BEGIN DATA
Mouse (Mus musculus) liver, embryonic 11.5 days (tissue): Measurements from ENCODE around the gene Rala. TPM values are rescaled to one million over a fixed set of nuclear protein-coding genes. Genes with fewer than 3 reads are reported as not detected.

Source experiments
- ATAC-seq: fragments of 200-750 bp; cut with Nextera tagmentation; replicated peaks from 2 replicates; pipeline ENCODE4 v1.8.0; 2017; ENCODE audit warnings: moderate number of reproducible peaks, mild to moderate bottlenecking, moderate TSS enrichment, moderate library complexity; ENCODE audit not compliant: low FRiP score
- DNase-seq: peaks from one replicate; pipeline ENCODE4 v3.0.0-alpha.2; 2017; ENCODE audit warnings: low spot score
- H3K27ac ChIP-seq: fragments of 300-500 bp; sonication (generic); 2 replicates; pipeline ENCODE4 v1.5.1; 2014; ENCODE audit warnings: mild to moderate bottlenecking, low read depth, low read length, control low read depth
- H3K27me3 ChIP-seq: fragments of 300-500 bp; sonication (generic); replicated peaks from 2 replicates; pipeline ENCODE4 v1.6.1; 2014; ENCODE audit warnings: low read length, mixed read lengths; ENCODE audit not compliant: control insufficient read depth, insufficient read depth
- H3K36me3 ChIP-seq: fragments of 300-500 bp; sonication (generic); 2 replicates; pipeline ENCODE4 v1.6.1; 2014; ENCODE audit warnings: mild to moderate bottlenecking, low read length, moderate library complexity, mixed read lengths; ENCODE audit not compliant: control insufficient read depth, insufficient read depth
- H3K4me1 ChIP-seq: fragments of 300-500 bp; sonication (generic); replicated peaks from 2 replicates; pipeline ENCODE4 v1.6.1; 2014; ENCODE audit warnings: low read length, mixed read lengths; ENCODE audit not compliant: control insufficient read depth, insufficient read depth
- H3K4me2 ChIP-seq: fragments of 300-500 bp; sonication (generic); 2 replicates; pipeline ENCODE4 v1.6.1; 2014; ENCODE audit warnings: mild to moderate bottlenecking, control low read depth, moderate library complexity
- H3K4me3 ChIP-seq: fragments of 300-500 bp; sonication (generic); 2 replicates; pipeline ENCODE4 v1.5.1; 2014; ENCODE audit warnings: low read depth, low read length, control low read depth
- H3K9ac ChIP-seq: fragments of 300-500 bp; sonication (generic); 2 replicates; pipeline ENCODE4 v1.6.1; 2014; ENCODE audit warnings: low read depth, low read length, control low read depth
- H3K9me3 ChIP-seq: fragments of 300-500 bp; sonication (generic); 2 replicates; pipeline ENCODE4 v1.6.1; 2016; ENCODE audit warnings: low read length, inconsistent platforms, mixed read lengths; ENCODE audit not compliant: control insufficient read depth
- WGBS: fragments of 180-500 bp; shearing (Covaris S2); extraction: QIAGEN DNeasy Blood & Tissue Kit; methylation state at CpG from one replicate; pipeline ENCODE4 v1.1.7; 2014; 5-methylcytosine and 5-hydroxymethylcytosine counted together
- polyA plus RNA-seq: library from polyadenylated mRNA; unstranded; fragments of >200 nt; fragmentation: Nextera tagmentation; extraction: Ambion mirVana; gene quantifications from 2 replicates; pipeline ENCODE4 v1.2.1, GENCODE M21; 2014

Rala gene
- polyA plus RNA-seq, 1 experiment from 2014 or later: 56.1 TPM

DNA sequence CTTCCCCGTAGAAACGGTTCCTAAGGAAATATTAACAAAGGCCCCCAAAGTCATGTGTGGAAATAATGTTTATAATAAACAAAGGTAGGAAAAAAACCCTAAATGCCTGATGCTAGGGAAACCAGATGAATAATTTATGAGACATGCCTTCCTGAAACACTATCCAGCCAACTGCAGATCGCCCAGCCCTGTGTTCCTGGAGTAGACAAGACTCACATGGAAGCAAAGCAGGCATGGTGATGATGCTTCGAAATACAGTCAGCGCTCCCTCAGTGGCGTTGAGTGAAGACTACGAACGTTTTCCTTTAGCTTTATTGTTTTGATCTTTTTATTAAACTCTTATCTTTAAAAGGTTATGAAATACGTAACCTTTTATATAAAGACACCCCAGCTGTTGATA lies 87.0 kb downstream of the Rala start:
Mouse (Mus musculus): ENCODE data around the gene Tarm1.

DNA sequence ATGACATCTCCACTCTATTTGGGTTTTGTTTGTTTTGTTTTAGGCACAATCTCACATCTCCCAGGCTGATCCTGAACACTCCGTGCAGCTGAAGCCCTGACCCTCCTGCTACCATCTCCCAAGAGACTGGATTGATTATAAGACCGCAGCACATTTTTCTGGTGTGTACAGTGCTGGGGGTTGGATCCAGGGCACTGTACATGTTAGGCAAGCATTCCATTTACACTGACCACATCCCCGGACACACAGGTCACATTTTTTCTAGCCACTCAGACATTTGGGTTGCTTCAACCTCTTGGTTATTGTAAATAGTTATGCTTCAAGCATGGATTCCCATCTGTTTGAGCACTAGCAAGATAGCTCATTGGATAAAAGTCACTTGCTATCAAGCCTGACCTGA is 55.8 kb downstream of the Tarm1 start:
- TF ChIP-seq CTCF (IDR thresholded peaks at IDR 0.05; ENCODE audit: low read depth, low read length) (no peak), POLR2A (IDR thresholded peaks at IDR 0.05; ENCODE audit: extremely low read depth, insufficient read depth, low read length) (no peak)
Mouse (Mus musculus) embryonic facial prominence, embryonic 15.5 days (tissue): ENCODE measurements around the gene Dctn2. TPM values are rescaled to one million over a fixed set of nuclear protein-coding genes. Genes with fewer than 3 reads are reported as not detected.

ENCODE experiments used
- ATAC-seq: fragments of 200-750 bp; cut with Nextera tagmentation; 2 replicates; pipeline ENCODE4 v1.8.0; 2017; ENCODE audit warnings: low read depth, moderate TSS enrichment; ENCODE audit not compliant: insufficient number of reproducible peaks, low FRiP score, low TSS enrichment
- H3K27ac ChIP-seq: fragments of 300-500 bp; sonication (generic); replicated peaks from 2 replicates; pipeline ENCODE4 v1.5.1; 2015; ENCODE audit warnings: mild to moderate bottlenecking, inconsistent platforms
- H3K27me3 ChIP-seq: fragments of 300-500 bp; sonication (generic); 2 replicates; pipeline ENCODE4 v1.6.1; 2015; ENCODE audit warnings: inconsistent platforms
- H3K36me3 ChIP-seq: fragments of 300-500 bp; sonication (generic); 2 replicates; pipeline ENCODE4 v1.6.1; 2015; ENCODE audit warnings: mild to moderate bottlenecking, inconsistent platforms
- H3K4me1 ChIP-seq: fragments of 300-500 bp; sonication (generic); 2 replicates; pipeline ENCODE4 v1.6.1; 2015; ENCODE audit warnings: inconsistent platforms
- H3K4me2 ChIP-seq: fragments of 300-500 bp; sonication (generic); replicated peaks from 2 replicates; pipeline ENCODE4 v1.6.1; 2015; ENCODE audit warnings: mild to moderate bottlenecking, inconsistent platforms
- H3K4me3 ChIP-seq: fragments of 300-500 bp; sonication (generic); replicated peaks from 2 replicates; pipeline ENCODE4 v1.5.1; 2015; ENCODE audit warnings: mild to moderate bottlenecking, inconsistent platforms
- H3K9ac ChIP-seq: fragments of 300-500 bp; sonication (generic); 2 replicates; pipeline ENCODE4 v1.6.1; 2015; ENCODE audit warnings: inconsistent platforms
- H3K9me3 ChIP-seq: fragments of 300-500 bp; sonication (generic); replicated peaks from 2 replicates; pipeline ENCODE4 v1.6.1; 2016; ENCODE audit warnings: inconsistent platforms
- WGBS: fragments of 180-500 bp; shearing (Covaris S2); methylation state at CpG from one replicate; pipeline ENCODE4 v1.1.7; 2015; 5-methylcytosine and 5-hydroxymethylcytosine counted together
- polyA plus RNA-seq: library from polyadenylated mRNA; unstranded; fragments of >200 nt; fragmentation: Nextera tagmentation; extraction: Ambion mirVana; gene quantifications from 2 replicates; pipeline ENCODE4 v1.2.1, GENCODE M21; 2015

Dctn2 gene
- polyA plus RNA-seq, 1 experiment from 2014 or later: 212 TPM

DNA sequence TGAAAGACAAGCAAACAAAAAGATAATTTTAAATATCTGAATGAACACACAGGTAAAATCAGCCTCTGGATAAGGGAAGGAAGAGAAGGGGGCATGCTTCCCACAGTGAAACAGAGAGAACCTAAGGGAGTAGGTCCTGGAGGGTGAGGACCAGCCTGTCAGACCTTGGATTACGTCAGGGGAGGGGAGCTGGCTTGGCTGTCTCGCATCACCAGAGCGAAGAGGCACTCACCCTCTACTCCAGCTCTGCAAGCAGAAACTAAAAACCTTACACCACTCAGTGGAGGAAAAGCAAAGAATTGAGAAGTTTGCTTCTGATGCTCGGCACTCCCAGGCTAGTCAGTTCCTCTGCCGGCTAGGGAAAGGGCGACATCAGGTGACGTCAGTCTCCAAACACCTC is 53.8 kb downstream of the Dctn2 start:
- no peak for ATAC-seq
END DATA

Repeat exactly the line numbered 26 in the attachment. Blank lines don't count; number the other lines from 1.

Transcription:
- H3K36me3 ChIP-seq: fragments of 300-500 bp; sonication (generic); 2 replicates; pipeline ENCODE4 v1.6.1; 2015; ENCODE audit warnings: mild to moderate bottlenecking, inconsistent platforms